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4. HUMAN RIGHTS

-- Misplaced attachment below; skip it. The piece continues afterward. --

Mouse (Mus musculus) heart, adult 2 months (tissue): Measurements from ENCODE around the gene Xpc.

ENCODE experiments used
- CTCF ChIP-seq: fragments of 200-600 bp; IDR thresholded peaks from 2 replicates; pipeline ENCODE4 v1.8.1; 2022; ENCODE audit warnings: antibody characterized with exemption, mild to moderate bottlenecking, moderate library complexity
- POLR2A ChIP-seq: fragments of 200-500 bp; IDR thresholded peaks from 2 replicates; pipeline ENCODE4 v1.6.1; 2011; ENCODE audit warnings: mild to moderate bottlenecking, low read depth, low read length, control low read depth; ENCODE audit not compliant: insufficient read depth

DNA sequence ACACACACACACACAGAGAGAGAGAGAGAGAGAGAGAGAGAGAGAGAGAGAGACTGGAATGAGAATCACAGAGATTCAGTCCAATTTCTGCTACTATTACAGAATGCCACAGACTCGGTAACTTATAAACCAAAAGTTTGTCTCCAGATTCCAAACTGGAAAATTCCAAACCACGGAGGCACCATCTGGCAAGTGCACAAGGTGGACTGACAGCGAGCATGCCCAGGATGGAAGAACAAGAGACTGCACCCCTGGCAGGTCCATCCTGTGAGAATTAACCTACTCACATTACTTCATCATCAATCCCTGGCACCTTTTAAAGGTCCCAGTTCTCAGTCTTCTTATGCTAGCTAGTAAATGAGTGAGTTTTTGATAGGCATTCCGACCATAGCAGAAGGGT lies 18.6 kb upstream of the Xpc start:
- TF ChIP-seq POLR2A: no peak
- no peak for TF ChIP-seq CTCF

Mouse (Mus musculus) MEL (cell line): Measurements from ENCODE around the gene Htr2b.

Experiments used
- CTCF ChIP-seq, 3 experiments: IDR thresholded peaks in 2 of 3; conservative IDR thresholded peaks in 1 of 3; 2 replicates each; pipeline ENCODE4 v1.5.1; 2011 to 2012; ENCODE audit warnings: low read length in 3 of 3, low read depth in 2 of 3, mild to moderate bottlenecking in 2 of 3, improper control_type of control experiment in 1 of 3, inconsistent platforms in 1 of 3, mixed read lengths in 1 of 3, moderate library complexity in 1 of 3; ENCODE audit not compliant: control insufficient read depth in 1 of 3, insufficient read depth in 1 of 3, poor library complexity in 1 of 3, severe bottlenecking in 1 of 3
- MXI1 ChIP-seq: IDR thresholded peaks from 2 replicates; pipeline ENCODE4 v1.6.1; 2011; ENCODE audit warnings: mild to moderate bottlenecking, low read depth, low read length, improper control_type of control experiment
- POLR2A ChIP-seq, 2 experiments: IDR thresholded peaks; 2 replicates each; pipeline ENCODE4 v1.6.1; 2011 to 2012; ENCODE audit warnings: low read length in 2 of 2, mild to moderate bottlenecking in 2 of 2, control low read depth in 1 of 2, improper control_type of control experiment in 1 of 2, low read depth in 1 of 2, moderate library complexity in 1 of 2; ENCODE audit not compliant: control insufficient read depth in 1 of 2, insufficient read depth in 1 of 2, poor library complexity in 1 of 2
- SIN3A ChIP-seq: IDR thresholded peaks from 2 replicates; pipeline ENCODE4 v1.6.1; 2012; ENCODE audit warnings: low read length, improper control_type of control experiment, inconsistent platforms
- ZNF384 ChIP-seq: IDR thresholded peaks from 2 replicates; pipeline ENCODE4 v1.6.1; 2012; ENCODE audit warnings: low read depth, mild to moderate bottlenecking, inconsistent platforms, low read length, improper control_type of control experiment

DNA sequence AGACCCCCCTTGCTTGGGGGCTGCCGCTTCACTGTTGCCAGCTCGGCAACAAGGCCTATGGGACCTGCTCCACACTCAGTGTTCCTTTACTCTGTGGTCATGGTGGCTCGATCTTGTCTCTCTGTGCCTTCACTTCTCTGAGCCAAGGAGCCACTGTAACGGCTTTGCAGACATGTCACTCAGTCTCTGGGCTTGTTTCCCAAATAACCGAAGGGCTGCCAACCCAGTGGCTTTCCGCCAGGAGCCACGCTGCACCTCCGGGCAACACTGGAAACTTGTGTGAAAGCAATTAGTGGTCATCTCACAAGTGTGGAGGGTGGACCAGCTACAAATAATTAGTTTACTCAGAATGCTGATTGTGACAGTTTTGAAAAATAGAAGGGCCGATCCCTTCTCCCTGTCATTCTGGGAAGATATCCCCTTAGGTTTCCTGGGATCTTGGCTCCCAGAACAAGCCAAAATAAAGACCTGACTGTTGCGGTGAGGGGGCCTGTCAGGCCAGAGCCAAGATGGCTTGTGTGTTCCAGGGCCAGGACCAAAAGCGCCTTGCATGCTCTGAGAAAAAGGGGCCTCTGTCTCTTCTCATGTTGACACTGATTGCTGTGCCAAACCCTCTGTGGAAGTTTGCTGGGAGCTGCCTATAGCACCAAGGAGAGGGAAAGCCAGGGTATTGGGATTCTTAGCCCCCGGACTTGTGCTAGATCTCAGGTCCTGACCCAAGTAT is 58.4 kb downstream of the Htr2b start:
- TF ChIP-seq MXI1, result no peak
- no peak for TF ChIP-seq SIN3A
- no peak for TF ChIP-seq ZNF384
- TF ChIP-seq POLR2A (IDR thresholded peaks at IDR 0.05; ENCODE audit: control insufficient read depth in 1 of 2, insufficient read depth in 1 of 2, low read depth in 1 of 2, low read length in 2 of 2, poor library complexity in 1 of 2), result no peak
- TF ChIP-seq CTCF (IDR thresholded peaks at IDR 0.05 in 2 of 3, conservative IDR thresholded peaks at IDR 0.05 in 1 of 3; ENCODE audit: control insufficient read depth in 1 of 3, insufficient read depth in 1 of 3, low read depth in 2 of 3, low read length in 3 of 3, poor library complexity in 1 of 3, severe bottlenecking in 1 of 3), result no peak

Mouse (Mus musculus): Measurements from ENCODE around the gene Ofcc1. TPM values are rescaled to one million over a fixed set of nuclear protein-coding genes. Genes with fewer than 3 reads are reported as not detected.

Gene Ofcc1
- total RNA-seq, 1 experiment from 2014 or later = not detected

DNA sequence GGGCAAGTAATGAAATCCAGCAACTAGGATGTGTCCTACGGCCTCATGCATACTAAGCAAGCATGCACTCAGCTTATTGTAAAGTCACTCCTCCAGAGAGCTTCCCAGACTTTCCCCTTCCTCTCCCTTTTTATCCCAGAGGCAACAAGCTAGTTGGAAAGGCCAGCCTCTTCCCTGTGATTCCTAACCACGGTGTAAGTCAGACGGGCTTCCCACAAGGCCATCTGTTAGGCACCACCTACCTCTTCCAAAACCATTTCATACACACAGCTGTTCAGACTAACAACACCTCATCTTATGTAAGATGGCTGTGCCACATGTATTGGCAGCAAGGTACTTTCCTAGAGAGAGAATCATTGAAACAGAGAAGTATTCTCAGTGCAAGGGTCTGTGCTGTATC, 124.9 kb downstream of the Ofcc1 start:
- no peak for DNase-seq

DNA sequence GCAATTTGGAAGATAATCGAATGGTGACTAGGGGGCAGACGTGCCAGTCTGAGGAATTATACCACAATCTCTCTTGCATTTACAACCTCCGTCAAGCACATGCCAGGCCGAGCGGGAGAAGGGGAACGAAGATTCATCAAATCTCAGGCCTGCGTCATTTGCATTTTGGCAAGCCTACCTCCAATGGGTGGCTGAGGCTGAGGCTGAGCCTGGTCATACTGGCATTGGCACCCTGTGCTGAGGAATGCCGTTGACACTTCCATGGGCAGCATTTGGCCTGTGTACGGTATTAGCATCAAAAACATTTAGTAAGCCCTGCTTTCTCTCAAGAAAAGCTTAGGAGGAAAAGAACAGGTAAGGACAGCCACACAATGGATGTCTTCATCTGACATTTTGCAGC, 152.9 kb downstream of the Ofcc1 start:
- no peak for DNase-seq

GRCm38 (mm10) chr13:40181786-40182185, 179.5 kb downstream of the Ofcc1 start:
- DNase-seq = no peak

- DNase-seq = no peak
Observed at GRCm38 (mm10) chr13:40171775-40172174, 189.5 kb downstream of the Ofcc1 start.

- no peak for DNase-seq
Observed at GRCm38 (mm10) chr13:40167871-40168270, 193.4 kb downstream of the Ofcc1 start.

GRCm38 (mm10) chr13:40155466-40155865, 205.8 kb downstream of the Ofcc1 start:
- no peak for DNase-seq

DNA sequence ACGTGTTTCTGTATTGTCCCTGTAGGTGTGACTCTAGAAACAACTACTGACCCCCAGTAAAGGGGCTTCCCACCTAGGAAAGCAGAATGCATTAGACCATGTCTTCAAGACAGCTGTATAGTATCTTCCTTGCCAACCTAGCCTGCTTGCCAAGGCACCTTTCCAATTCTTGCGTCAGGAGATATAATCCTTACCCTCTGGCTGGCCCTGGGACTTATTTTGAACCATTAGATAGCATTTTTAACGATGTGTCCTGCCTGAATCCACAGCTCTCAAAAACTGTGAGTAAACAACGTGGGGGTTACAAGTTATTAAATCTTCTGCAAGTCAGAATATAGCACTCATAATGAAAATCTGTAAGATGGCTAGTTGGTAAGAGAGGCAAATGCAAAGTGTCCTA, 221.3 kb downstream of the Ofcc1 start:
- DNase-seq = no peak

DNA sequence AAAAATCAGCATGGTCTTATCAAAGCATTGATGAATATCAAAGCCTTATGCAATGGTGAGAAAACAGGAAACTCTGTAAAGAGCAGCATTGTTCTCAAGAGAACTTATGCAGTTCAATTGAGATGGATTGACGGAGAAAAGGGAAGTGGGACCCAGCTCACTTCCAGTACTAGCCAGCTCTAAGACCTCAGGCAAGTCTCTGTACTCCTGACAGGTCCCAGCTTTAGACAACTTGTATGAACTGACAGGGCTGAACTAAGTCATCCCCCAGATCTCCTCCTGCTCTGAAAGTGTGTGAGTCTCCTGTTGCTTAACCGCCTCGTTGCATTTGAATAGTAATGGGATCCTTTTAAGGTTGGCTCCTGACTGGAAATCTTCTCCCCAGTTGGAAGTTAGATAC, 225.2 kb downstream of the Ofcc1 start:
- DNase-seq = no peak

So Poor, Woman Has to Eat Cow Dung 1 February 2013 Poverty is so grinding in Swaziland that some people, close to starvation, are forced to eat cow dung in order to fill their stomachs before they can take ARV drugs to treat their HIV status. In 2011, newspapers in Swaziland reported the case of a woman who was forced to take this drastic action. Once the news went global, apologists for King Mswati III, sub-Saharan Africas last absolute monarch, denounced the report as lies. Now, a video obtained by Think Africa Press reveals the hardships faced by the woman and more generally the poverty in Swaziland under King Mswati. The video tells the story of Sophie Magagula, living in Siteki. She struggles with abject poverty as well as HIV. The video was made in 2011 and 2012. Magagula explains that she needs to have food with her anti-retroviral (ARV) drugs, but with food scarce, she was forced to eat anything she could find - including cow dung - to continue her course of medication. The video shows her mixing the cow dung in readiness for eating. Magagula says she had rely on help from people from far off places who provided food and clothing for her family, but she still struggles and needs to regularly travel vast distances to reach the clinic. The video reports that many like Magagula are struggling in Swaziland. It says the king has been repeatedly criticised for leading a lavish lifestyle while his people suffer. Only last week an official report from within Swaziland estimated that one in ten people in the one million population of Swaziland would not get enough food this year and would go hungry. A total of 115,712 people face food shortages in 2012/2013, according to the Swaziland Vulnerability Assessment Committee. The number has increased by 88,511 from 2011. In July 2012, Nkululeko Mbhamali, Member of Parliament for Matsanjeni North, said people in the Swaziland lowveld area had died of hunger at Tikhuba. See also SWAZI HIV PATIENTS EAT COW DUNG NO MONEY FOR AIDS, BUT THE KINGS OK SWAZI POOR HAVE TO EAT ANIMAL FEED